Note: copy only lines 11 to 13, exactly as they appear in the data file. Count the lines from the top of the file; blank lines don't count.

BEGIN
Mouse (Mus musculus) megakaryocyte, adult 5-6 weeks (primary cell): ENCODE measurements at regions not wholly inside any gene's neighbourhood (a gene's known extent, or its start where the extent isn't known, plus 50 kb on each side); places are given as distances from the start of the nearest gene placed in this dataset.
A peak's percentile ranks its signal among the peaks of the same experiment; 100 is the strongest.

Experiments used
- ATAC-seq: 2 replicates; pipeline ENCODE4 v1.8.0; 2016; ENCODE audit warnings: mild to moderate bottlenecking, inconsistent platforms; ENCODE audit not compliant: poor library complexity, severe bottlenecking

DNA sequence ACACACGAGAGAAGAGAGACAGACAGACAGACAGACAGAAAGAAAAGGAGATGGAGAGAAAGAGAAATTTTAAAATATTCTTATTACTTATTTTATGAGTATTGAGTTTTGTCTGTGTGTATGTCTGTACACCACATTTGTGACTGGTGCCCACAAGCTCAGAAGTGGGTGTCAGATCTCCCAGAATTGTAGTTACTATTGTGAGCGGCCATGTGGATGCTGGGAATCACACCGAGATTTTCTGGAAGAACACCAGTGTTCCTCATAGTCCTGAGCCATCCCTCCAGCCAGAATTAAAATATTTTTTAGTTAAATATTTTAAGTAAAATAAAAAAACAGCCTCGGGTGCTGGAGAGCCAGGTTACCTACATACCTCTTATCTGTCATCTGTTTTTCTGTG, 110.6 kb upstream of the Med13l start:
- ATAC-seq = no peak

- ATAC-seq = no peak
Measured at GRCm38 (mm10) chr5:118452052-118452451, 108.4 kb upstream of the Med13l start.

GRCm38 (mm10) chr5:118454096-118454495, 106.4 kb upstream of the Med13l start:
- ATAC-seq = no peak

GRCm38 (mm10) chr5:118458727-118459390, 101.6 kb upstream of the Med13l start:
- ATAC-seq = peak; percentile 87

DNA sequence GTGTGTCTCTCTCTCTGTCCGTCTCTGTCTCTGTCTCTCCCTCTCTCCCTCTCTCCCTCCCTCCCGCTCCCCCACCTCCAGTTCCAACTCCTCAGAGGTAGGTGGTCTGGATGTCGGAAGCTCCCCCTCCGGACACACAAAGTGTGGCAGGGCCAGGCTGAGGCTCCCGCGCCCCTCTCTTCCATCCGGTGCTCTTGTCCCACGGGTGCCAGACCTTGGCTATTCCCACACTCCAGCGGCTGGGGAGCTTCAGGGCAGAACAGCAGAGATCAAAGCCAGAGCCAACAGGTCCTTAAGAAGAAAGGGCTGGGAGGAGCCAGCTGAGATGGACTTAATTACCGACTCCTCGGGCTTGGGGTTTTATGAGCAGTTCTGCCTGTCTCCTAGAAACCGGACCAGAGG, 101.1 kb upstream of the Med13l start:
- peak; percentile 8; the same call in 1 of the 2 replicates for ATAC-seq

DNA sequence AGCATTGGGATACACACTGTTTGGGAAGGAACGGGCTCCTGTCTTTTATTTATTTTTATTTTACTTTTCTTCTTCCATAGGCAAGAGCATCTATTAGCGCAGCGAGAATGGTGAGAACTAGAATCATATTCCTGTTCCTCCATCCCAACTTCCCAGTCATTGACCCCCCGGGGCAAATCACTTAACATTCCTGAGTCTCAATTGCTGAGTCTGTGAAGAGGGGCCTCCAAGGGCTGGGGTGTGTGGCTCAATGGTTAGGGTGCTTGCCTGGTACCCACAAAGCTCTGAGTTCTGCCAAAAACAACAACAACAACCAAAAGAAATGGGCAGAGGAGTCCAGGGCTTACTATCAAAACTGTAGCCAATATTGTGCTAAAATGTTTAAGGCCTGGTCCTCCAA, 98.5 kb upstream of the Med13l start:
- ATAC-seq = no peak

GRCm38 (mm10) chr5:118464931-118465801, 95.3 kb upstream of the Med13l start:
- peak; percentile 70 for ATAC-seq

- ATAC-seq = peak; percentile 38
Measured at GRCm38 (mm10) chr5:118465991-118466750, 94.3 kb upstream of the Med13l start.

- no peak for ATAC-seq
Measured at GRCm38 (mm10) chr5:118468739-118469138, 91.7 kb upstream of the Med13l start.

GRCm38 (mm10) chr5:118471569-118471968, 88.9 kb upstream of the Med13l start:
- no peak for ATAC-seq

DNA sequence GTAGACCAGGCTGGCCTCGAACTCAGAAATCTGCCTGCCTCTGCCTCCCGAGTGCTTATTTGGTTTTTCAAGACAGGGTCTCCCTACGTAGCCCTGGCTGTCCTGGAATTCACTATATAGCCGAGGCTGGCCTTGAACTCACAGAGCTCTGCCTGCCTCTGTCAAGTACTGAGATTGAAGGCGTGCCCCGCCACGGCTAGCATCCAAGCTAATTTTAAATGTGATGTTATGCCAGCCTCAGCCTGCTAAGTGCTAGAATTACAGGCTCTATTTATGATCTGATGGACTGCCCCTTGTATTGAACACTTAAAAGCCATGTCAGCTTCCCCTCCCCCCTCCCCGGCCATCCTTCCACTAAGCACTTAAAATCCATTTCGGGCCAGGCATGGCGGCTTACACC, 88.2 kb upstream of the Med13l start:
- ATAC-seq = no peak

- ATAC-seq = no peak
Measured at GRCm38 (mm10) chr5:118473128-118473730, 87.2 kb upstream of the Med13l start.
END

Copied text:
GRCm38 (mm10) chr5:118458727-118459390, 101.6 kb upstream of the Med13l start:
- ATAC-seq = peak; percentile 87

DNA sequence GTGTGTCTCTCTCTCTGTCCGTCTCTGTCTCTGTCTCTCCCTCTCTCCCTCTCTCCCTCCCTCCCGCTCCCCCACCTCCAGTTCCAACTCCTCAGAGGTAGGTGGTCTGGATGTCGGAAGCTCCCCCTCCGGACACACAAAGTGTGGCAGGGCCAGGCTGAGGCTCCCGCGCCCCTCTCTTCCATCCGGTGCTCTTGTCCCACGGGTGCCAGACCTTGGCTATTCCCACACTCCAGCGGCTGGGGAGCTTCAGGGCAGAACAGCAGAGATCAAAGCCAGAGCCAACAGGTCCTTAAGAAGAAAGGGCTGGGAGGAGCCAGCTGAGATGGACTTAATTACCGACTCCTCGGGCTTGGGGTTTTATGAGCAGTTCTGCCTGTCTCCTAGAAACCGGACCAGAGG, 101.1 kb upstream of the Med13l start: